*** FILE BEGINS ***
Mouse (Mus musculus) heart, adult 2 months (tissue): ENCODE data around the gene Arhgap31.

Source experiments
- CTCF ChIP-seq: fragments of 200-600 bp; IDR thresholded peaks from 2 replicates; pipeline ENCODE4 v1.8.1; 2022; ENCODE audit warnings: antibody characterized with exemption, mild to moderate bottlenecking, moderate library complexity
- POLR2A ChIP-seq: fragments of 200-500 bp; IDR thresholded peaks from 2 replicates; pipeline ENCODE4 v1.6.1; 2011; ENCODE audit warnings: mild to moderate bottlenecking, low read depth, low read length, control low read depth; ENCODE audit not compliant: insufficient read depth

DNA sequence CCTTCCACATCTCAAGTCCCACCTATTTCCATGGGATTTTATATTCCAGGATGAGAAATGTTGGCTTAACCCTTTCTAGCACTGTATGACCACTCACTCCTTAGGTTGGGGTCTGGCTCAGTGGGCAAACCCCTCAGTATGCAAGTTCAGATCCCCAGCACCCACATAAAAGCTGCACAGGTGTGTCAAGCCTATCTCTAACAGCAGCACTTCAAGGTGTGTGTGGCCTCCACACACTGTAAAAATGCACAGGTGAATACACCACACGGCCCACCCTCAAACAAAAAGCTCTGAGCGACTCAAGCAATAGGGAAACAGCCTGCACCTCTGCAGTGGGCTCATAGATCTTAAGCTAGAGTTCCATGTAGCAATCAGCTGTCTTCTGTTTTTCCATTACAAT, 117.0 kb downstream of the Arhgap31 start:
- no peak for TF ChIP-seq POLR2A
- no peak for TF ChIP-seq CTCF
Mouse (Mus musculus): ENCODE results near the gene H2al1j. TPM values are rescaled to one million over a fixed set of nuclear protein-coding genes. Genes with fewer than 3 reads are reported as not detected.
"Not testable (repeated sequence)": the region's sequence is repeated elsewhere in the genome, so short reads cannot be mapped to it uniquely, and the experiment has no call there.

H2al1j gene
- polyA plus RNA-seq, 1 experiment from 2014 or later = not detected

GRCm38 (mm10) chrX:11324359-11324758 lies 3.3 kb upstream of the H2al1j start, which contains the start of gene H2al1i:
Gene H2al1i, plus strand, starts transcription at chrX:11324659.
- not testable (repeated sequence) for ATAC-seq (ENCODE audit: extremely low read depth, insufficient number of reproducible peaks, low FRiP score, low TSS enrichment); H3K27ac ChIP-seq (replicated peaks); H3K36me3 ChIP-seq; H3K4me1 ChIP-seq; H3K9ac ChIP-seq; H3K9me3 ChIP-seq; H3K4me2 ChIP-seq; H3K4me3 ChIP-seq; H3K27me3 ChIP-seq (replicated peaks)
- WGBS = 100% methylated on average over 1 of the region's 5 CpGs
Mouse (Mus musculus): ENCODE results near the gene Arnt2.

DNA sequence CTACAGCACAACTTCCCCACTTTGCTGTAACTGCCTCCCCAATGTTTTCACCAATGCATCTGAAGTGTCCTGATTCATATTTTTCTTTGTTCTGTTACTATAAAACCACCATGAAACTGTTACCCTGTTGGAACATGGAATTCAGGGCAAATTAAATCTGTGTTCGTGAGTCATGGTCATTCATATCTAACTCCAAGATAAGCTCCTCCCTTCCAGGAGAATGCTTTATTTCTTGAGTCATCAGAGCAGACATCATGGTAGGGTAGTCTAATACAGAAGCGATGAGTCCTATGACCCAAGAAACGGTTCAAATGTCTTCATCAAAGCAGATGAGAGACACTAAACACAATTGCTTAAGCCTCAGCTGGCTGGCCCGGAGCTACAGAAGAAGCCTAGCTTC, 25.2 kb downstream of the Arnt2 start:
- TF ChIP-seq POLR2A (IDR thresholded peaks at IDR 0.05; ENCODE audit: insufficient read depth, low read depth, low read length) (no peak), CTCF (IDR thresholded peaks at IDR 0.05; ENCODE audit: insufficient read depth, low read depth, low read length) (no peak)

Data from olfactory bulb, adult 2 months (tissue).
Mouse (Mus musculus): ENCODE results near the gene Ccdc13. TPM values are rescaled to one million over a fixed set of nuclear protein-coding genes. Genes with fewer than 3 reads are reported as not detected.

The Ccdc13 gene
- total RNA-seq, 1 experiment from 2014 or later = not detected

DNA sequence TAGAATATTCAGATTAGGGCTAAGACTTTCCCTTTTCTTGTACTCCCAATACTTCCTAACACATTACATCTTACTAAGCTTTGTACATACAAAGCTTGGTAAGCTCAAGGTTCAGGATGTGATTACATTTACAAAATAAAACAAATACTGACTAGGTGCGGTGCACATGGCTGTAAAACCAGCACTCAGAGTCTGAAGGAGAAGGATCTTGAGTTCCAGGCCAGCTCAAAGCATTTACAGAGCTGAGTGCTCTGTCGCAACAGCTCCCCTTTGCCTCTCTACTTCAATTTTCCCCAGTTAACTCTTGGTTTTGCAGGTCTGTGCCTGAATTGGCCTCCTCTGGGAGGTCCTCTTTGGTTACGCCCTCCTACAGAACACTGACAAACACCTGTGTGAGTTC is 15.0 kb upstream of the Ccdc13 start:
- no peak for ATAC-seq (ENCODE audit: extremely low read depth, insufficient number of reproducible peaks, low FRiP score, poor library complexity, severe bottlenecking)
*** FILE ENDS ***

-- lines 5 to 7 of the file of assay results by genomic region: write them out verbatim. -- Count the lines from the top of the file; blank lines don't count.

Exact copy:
DNA sequence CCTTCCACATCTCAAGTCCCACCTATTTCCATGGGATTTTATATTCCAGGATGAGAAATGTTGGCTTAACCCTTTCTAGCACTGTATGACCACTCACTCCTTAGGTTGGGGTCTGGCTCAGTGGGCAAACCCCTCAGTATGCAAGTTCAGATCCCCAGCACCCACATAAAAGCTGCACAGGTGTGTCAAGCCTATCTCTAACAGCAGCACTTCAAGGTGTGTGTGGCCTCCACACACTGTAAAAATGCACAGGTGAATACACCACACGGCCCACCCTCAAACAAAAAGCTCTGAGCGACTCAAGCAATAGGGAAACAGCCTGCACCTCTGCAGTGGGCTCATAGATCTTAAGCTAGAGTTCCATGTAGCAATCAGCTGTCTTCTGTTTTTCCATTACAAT, 117.0 kb downstream of the Arhgap31 start:
- no peak for TF ChIP-seq POLR2A
- no peak for TF ChIP-seq CTCF